Wellmark Naming, Insurance Abuses, Sicko, Grassley on Athletics Tax Abuses, Media
(As always, the Press-Citizen's skilled graphic artist and editorial cartoonist, Bob Patton, is able to tell the story with a few strokes of his pen. This from the July 21 Press Citizen.)
Letters to the editor of Iowa's papers are now rolling in on the Wellmark naming controversy -- virtually all of them ridiculing the proposal and praising those who are resisting selling off the University's integrity.
Even the Register has turned around; having formerly given the College of Public Health faculty a "thistle" for turning down the money this morning it took some tweezers and removed that thistle and stuck it in Pomerantz instead.
Here are the Register's letters to the editor this morning, July 22:
Keith McKinley, "If they start naming colleges after corporations, what's next, the great Wells Fargo State Capitol?"
Paul J. Kaufmann, "Corporate Sponsorships Endanger Credible Research"
Stu Bassman, "No good deed goes unpunished"
Mike Burkart/Maria Houser Conzemius, "Register thistle aimed at U of I a poke in the eye of integrity"
David Brewbaker, "Wellmark could put its $15 million to better use"
Insurance Industry Abuses
The Register is doing a four-day series of stories and opinion pieces about the inadequacies, and outright abuses, from the "health-claim-denying," profit-maximizing insurance industry. Here are some editorial pieces from today (July 22, 2007):
"Help "Iowans resolve insurance headaches; State funds $300K program, with part sales pitch included"
"Questions and Answers About Long-Term-Care Insurance"
Andie Dominick (editorial), "Diagnosis: Dementia But She Was Denied Coverage"
"'It's Not Giving Us the Help We Thought We Would Get'"
"Consumer's guide to long-term-care insurance; ASSURANCE DENIED: Troubles with long-term-care insurance"
(There are more in the Press-Citizen and Gazette.
Looked in for awhile on a theater-full of folks watching "Sicko" last night. Based on their reactions, I'd say they clearly "got it." The political question, of course, is whether the sadness and laughter Michael Moore evokes in his audiences will get translated into citizen demand for the health care accorded those who live in civilized countries -- and, if so, whether it can ever be enough to overcome the millions of dollars from big pharma and the insurance industry that is currently dictating our candidates' "health care" proposals.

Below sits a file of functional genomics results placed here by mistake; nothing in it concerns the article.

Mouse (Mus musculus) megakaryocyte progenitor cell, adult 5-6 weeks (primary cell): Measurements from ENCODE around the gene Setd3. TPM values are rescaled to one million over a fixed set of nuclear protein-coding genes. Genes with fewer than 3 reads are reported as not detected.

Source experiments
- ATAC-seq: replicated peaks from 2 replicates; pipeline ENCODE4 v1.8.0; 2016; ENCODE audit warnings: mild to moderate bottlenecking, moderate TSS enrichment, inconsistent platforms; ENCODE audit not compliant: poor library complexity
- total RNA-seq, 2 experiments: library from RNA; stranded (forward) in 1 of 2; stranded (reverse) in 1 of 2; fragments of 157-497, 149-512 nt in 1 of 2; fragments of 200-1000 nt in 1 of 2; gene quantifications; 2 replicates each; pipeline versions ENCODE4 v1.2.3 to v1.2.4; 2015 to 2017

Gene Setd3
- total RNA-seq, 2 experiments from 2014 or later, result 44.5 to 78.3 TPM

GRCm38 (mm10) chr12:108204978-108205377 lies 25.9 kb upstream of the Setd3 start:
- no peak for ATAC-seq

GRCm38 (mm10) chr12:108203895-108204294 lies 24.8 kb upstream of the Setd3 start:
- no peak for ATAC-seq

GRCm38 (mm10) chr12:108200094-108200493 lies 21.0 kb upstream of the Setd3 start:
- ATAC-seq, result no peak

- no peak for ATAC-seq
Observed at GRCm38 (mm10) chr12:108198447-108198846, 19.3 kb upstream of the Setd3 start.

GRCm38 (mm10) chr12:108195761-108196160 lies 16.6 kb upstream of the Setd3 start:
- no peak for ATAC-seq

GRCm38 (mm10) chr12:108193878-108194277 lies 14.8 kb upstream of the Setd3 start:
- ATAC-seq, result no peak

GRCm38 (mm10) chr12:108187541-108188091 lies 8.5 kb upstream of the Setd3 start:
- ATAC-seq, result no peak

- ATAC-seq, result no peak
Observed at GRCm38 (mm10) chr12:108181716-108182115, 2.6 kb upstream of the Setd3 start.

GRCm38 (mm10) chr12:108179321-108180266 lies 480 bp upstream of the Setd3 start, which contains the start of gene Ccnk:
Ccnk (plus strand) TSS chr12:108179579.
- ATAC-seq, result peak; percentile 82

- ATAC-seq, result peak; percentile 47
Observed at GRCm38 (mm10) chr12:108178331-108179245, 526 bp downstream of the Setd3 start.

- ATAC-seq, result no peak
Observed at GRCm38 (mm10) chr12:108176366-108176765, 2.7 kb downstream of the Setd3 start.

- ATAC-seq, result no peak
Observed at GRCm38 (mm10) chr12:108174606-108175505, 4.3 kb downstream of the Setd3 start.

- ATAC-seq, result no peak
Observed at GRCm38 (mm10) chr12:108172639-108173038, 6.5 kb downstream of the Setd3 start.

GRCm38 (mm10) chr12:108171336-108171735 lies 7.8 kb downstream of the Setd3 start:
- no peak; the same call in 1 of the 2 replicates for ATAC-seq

Grassley on Athletic Programs' Tax Cheats
Senator Grassley (Senate Finance Committee) isn't letting go of his concern regarding the propriety of funding lavish college coaches' salaries and other expenses with wealthy donors' tax deductions. Scott Dochterman, "Give and Take; College Sports Have Come to Depend on Tax-Exempt Donations; Has This Mutually Beneficial Arrangement Spun Out of Control?; Grassley Questions Whether Exemptions, Education Mix," The Gazette, July 22, 2007, p. A1 (also by Docterman, "Change in Tax Status Deemed Unlikely" and "Grassley Aims to Protect Incentives for Giving and Keep Donors Honest," p. A13).
"Tax exempt donations have helped increase the University of Iowa's athletics department budget by 42 percent" from $43.5 to $61.5 million
It is now self-sustaining, and during the last two years generated a $21 million surplus; Iowa State's athletic budget jumped 31%, from $28 to $36.8 million, including $3 million in state support, hopes are it can add $5.6 million in contributions (since it had to drop swimming and baseball to help pay for a $19.5 million refurbishing of Jack Trice Stadium)
Tax exempt donations help "pay football coach Kirk Ferentz nearly $3 million annually"
Ohio State's athletic budget will exceed $100 million this year
80% of what's paid for a skybox at Kinnick is considered a charitable, tax exempt contribution
NCAA teams brought in and spent $7.8 billion in 2005 -- of which $275 million is corporate sponsorships, and $845 million is "donations and contributions"
T. Boone Pickens gave $165 million to the University of Oklahoma athletic program
Iowa spent $90 million refurbishing the Kinnick Stadium -- and for what? Six games will be played there this year. Most games run about 3-1/2 hours (and include, I'm told, a total of about 7 to 12 minutes of actual action, with multiples of that time devoted to commercials). At 24 hours a day, and 365 days a year, counting 3-1/2 hours a game, that's 21 hours of use out of 8760 hours a year -- 99.76% of the time sitting empty; 24/100ths of 1% of the time being used. (Even with a 40-hour-a-week, 50-week-a-year (with two weeks vacation) 2000-hour year it's but 1%.)
Grassley's just asking -- not declaring, just asking -- what does this multi-billion-dollar industry have to do with charitable, tax deductible contributions for "educational purposes"? Good question.
How the Media Failed Us
The media -- at least the responsible sectors thereof -- has been going through a mea culpa recently over how it failed the American people by serving as cheerleaders for the Iraq war. Here are a couple more in this morning's Register.
Rekha Basu, "Writer Calls Out Peers, President," Des Moines Register, July 22, 2007 (Helen Thomas)
Richard Doak, "Media's Failure to Challenge Case for War Stains Industry," Des Moines Register, July 22, 2007